Is the Global Market Selloff Foreshadowing a Bear Market?
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“Recent market volatility has put the longevity of the bull market in question,” said James Demmert, founder and managing partner at Main Street Research in San Francisco. ‘After 18 months of low-volatility markets, things became much more volatile in the middle of January, starting with a 10 percent slide within just weeks. Now two months later stock indexes have still been unable to recover.’
Sustainable market growth seems to be just out of reach of investors, which adds to market jitters.
“Each time stock indexes appear to be gaining strength for a number of days, these attempts have failed to be prolonged and stocks continue to fall closer to the lows of January,” Demmert said.
Even so, investors should be careful about becoming too bearish at this point, he noted.
“First of all, throughout the history of bull markets, 8-to-10 percent corrections are normal occurrences as markets have powered higher over the past several years,” he said. “Though the recent correction in January happened very rapidly, it still remains in the confines of a normal correction.”
More importantly the financial data points for the continuation of the bull market continue to be supportive. Demmert cites the following points:
Price-to-Earnings Ratios. “For example, the current P/E ratio of both U.S. and global stock indexes is about 16.5, which is not indicative of an oncoming bear market. In fact, it suggests that stocks are reasonably priced, if not a value, at this point,” Demmert said.
Economic Growth. Economic growth both domestically and globally is stronger than it has been in more than a decade, he added.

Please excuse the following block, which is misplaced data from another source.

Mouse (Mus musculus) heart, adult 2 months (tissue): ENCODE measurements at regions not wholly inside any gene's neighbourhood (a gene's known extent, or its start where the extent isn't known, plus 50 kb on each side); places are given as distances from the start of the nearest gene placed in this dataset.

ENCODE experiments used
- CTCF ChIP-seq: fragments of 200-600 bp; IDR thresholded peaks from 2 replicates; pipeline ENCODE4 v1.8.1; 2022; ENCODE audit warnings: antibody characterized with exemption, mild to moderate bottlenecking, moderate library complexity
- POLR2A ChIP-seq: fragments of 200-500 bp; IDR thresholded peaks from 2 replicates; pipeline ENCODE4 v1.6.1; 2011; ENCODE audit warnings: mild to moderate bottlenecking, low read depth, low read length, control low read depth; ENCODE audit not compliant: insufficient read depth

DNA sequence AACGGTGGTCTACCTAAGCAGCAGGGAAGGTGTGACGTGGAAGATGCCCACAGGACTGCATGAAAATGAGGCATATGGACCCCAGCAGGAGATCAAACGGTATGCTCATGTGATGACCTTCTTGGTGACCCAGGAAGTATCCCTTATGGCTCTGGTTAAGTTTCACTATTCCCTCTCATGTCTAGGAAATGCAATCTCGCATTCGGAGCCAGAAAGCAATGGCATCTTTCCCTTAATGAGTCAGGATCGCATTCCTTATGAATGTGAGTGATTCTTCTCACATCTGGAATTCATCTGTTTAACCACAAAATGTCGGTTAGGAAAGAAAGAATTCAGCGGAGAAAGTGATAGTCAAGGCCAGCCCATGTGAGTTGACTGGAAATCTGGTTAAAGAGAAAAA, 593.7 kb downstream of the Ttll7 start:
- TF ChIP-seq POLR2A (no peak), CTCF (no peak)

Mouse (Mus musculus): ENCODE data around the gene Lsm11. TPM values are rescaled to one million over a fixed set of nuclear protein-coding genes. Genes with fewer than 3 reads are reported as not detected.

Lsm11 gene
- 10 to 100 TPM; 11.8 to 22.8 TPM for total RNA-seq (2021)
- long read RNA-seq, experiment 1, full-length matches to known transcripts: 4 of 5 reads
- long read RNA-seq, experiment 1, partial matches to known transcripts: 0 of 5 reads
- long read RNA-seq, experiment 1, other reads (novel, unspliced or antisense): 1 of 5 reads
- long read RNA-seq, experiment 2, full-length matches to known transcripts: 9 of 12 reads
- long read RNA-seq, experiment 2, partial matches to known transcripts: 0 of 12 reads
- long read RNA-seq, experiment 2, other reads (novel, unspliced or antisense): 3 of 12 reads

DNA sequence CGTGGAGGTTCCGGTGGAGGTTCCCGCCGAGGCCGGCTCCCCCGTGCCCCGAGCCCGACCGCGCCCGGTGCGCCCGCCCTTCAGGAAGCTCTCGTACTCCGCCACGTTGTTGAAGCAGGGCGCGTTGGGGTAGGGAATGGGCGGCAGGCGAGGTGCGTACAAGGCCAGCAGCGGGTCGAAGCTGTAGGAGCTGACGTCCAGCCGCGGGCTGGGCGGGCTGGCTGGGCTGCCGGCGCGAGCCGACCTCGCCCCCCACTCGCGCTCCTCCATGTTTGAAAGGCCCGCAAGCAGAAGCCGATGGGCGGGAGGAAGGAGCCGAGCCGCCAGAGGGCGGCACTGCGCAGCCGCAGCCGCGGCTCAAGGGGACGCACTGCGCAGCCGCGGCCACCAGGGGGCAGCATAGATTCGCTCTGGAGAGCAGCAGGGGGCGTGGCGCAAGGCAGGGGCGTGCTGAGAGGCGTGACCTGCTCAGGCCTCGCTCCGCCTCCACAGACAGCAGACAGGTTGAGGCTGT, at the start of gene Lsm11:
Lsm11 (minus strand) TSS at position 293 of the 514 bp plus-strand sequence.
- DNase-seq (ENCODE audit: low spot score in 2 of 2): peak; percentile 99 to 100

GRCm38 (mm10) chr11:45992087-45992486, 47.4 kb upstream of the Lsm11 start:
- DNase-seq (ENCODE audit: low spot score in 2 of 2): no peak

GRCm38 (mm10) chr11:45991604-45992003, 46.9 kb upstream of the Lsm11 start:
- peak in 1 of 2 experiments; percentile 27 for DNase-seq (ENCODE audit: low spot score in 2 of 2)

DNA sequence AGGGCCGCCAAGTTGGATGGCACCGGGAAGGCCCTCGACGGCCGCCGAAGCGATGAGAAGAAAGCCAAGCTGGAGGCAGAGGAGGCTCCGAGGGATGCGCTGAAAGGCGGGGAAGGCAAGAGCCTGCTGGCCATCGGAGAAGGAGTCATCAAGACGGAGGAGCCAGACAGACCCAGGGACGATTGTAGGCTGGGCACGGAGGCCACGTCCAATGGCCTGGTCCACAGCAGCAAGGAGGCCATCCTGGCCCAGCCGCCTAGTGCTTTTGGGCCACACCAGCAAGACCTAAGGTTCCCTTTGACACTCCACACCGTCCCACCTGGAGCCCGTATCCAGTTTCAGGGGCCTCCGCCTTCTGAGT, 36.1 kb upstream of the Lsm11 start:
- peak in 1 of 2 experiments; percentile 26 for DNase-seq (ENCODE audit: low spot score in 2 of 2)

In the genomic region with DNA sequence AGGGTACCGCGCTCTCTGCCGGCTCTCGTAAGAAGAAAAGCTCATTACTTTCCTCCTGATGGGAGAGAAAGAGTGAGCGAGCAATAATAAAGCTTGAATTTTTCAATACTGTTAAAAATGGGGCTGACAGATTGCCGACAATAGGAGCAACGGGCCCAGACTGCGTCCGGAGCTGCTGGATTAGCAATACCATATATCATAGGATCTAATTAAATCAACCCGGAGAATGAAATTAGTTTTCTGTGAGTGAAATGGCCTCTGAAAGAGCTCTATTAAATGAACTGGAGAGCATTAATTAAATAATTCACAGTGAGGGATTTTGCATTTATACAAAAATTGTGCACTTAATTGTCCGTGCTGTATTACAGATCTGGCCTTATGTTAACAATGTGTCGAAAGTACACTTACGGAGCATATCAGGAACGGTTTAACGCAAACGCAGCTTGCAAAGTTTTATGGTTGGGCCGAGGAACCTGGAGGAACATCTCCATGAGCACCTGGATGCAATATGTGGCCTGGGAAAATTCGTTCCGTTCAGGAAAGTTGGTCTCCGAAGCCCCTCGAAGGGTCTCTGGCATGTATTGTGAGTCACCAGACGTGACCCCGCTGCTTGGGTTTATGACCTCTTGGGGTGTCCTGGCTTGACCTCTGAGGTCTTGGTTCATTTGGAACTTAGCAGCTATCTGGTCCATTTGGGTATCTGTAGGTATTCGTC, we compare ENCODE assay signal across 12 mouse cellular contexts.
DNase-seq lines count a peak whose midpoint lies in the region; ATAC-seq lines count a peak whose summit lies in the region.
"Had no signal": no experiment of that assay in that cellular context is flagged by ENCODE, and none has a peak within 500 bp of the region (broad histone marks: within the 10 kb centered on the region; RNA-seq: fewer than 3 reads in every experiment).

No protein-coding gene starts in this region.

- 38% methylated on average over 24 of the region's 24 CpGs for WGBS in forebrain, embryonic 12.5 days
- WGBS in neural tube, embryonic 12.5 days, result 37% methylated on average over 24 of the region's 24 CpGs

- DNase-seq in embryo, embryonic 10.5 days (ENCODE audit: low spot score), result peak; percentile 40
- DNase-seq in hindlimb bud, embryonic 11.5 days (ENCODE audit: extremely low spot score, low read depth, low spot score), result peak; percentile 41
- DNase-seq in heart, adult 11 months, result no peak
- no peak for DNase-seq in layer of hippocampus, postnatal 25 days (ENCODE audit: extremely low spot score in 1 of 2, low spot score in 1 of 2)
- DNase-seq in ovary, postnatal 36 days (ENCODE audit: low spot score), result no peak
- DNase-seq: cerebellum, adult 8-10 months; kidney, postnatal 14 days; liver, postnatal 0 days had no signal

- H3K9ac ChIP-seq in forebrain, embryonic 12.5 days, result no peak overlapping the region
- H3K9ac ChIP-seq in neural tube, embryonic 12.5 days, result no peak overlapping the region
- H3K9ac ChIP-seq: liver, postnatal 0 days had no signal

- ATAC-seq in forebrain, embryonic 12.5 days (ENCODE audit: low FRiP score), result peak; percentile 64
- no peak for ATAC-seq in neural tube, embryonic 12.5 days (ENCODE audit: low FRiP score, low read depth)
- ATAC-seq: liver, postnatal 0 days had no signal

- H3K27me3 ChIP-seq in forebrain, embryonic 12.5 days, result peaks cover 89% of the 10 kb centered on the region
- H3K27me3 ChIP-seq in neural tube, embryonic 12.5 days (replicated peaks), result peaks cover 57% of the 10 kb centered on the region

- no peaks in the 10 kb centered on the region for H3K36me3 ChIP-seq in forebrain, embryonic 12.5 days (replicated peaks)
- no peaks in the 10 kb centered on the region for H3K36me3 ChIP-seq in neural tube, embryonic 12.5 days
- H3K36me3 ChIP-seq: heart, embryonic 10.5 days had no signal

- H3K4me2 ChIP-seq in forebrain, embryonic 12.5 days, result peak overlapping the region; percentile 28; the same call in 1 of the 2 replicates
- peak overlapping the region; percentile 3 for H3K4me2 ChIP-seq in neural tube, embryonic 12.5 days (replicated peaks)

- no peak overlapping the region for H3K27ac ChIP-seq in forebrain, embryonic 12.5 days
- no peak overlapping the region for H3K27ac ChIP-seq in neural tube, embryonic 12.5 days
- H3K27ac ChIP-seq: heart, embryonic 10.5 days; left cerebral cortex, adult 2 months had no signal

“The U.S. economy is chugging along at 3 percent and global growth is at 3.6 percent,” Demmert said. “This type of economic momentum is not what one would see at stock market tops or the beginning of bear markets.”
Corporate Profits. “We are witnessing a period of significant corporate profit earnings – the ‘E’ of PE ratios,” Demmert said. “This type of growth is what drives bull markets higher and is not the type of environment one would see at the beginning of a bear market.”
Investor Psychology. According to investor intelligence, polls state most investors are quite bearish or indicate the market will decline.
“These polls serve as a great contrary indicator and suggest that markets will probably continue higher,” Demmert said. “When these polls show an overwhelming amount of optimism amongst retail and institutional investors markets typically are at their peak. But that’s not so today.”
Brian O’Connell is a former Wall Street bond trader, and author of the best-selling books, The 401k Millionaire and CNBC’s Guide to Creating Wealth. He’s a regular contributor to major media business platforms. Brian may be contacted at email@example.com.
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